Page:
COLLEGE PARK, Md. – Over 700 volunteers participated in 11 community service projects across Greater College Park during the University of Maryland’s Sixth Annual Good Neighbor Day on April 1st. The event, which doubled its number of volunteers from last year, is a day of service learning that brings together the greater College Park community to beautify shared spaces, educate and engage in sustainable practices, and take pride in the city.

Photo of GND 2017Good Neighbor Day is a partnership between the University of Maryland, the City of College Park, and The Maryland-National Capital Park and Planning Commission. The event began in 2011 with 50 volunteers and one service project, and has grown steadily ever since. To view photos from this year’s Good Neighbor Day, click here. For a video recap, click here.

“The University of Maryland became the nation’s first Do Good campus last fall, and since then, we’ve seen a major influx in the number of students, faculty, staff, and alumni who are eager to work together to positively impact the community,” said Gloria Aparicio Blackwell, director of the university's Office of Community Engagement. “I’m so thrilled that we saw such a spike in volunteer participation at Good Neighbor Day and that the message to ‘do good’ is resonating with our community.”

This year’s service projects focused on environmental efforts and social impact in support of a “healthy community.” Service projects included litter clean-ups in waterways that affect the Anacostia Watershed, native flower and tree plantings, invasive plant removal, the College Park Parkrun 5k, landscaping work at Cherokee Lane Elementary School, as well as many others. A youth bicycle safety demonstration and a community expo were also organized, as well as food and clothing drives to benefit the College Park Community Food Bank and GreenDrop.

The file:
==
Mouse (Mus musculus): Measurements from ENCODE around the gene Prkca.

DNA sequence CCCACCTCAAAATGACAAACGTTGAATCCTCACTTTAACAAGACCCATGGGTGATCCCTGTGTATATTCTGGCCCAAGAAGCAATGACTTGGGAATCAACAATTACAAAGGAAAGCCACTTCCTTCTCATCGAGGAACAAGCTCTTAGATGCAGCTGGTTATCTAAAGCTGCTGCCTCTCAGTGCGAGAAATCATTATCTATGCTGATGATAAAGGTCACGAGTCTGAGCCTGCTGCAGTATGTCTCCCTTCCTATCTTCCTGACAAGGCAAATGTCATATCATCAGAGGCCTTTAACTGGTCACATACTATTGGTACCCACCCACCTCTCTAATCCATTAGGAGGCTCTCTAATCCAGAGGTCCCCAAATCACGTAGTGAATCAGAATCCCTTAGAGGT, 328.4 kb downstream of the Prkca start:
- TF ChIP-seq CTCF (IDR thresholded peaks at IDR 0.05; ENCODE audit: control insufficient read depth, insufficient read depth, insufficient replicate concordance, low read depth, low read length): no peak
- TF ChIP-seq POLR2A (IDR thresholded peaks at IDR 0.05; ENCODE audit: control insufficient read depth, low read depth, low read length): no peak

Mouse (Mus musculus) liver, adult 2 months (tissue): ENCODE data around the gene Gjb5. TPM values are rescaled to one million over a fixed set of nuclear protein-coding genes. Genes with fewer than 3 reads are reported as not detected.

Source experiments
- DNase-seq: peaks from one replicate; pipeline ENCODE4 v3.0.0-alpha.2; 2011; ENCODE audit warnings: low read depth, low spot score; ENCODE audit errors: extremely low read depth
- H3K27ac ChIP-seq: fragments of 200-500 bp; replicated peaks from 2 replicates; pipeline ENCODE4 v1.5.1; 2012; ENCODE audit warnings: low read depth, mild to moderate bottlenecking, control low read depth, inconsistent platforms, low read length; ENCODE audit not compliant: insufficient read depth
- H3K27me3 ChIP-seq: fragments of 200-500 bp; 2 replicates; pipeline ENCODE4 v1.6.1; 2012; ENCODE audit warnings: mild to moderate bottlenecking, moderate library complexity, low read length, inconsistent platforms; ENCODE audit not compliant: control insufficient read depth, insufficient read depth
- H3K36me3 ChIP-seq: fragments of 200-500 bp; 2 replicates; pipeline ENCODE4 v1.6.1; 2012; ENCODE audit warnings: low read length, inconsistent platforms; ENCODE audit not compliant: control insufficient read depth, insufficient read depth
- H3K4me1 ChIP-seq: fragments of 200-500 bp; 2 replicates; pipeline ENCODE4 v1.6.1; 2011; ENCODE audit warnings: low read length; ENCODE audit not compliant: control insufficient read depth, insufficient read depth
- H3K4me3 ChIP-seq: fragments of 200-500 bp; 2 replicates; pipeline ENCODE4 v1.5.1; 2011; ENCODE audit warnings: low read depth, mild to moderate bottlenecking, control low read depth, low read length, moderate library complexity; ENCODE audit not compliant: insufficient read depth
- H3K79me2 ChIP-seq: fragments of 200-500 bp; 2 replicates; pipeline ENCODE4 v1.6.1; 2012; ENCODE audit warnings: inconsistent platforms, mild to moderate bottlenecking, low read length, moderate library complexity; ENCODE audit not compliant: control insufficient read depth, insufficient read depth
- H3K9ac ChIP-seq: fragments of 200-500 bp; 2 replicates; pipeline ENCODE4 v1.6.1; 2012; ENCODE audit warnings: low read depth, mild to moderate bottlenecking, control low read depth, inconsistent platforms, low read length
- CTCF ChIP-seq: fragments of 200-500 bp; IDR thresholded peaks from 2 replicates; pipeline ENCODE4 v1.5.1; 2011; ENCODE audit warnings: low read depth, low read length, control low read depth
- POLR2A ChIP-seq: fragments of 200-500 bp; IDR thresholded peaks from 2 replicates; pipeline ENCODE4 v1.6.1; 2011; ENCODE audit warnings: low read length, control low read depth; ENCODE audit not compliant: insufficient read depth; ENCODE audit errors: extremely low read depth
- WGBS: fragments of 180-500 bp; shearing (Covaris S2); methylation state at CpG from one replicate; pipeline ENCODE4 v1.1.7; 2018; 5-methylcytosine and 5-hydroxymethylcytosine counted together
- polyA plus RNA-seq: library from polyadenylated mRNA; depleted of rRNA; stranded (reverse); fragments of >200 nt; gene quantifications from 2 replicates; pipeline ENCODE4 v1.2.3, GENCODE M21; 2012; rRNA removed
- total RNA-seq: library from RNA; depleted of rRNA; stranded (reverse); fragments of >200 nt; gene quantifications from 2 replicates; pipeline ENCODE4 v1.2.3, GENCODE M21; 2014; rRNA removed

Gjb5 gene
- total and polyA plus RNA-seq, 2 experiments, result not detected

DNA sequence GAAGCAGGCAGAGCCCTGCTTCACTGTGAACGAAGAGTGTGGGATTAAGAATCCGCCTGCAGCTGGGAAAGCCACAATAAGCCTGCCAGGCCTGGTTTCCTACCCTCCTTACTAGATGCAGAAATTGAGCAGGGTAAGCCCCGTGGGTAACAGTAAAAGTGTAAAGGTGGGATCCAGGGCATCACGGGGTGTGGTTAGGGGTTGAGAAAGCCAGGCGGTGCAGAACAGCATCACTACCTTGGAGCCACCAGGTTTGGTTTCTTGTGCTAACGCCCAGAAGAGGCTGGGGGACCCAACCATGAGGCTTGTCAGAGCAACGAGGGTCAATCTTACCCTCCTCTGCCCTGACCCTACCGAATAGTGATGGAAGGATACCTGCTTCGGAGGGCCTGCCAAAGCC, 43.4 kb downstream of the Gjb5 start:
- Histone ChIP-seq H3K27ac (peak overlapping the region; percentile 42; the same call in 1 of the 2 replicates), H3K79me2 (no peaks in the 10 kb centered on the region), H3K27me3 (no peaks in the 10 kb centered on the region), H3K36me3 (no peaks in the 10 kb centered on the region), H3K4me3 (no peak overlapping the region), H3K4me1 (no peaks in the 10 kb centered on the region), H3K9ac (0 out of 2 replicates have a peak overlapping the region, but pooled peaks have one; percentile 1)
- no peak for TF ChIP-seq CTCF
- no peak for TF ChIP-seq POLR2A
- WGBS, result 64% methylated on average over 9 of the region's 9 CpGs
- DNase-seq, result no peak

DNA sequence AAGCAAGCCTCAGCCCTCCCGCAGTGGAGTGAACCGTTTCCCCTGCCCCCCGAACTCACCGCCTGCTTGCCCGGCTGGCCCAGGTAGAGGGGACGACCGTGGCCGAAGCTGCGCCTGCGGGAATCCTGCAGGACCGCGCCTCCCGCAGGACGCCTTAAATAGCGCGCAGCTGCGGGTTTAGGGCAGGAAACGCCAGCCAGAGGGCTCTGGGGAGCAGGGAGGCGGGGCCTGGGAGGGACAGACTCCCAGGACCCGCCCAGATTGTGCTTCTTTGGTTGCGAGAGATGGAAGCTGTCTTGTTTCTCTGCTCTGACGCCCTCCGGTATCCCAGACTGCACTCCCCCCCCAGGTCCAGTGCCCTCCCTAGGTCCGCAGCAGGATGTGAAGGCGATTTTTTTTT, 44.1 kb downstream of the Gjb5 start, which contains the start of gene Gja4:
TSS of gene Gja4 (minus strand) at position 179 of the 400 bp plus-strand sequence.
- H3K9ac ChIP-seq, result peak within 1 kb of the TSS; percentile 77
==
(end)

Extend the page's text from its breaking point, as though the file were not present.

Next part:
"The best thing about Good Neighbor Day is the camaraderie between students and the community,” said UMPD Chief David Mitchell. “We have a saying: 'You only get out of a community, what you put in.' And this is an investment. Once again this year we've done an amazing job with the City of College Park."

"Throughout the day, I was impressed and pleased to see so many smiling faces working together to benefit the community where we live, work, and play,” said Carlo Colella, vice president of the university’s Division of Administration & Finance.

In total, over 2,000 trees, shrubs, and flowers were planted, nearly 100 bags of debris were collected, about 1,500 square feet of weeds were pulled, a pollinator garden was created, and Terps Against Hunger, a student-led group from UMD, packaged 22,000 meals for individuals and families in need. The event collected 3,500+ pounds of food for the College Park Community Food Bank and diverted 93 percent of its waste from the landfill by providing monitored recycling and composting waste stations at the College Park Community Center.